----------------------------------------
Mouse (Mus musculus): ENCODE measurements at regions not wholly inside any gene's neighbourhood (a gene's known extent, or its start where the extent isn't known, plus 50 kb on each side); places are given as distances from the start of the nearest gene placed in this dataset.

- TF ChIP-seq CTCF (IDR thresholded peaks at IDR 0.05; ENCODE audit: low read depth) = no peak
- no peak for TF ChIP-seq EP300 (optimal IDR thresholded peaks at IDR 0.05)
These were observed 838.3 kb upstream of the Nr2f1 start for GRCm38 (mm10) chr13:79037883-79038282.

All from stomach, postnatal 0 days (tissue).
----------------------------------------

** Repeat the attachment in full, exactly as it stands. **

Mouse (Mus musculus): ENCODE measurements at regions not wholly inside any gene's neighbourhood (a gene's known extent, or its start where the extent isn't known, plus 50 kb on each side); places are given as distances from the start of the nearest gene placed in this dataset.

- TF ChIP-seq CTCF (IDR thresholded peaks at IDR 0.05; ENCODE audit: low read depth) = no peak
- no peak for TF ChIP-seq EP300 (optimal IDR thresholded peaks at IDR 0.05)
These were observed 838.3 kb upstream of the Nr2f1 start for GRCm38 (mm10) chr13:79037883-79038282.

All from stomach, postnatal 0 days (tissue).